Reviews for 21 Essential American Short Stories


Booklist Reviews 2011 February #2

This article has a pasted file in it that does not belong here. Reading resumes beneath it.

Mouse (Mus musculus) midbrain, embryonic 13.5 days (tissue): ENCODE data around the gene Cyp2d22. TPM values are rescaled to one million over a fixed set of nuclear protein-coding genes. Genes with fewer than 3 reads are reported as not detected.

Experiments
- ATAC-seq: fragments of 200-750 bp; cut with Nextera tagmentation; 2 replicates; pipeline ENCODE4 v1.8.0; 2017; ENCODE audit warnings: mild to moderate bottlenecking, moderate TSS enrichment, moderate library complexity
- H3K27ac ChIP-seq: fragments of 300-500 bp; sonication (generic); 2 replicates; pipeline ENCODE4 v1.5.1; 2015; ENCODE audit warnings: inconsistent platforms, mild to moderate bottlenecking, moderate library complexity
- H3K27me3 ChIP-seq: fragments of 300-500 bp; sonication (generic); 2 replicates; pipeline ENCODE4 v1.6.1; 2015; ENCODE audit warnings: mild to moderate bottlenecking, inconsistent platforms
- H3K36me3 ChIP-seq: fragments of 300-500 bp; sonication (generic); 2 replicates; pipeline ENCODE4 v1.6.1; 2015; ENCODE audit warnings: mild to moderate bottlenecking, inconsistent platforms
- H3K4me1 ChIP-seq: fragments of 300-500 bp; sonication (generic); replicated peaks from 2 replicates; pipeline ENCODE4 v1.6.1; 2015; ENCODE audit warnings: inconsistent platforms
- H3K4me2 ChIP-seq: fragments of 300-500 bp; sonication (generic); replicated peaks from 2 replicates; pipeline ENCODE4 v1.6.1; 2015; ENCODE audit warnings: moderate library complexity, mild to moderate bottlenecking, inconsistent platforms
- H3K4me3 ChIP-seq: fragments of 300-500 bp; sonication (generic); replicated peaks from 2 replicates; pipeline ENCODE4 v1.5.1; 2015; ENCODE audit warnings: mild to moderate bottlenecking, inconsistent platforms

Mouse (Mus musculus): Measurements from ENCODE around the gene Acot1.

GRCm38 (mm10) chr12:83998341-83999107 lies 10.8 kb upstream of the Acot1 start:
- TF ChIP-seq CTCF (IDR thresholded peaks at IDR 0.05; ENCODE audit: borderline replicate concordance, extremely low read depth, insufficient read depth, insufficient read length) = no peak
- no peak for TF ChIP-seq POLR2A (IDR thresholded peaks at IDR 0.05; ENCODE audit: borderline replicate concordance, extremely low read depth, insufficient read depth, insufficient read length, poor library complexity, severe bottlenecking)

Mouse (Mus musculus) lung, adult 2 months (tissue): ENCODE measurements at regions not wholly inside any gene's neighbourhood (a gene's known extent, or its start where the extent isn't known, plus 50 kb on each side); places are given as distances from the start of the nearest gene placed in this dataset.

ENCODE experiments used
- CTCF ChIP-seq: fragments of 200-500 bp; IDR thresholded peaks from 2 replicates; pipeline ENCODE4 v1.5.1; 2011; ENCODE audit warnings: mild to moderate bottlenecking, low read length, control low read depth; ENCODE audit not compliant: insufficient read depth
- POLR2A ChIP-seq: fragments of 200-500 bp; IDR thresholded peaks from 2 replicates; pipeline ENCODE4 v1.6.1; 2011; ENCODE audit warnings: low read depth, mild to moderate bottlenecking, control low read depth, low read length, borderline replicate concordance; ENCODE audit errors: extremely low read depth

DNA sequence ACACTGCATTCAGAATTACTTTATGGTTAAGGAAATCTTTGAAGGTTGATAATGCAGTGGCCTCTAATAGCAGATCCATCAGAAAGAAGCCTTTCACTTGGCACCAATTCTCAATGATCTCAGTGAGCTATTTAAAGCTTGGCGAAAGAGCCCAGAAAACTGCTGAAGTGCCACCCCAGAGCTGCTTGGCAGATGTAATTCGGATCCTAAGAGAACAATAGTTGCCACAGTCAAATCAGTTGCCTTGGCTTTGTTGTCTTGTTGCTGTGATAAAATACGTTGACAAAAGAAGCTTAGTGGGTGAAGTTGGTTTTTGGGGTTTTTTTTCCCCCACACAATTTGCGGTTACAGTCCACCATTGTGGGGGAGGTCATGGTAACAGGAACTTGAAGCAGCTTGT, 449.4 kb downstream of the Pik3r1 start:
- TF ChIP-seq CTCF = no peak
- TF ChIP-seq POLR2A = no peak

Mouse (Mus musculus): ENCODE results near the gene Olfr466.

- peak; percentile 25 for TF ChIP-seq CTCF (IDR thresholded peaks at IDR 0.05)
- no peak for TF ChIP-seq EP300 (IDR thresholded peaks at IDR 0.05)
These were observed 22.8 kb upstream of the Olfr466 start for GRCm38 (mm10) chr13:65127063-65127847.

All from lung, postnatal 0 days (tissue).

No one would envy Leslie Pockell. If charged with selecting 21 short stories from the copious canon of American short fiction, anyone would cower. Fortunately, Pockell accepted the charge and has provided a thoughtful collection. Inevitably, such an effort requires selection, which means exclusions. Where are Flannery O'Connor and John Cheever? 21 Essential American Short Stories does not include a story originally published after 1948. Excluding a half-century of stories deprives the collection of completeness. Fortunately, Americans have been writing great stories for a long time, and Pockell has selected a cornucopia of classics, some well known and some lesser known. The collection is arranged chronologically and peppers humor (Ellis Parker Butler's "Pigs Is Pigs," Ernest Hemingway's "The Killers," and James Thurber's "The Secret Life of Walter Mitty") with sorrow (Herman Melville's "Bartlelby the Scrivener," Ambrose Bierce's "An Occurrence at Owl Creek Bridge," and Stephen Crane's "The Blue Hotel"). Twain, Gilman, and Fitzgerald provide further shape. Pockell made shrewd decisions and compiled a collection worthy of its place on the shelf. Copyright 2011 Booklist Reviews.

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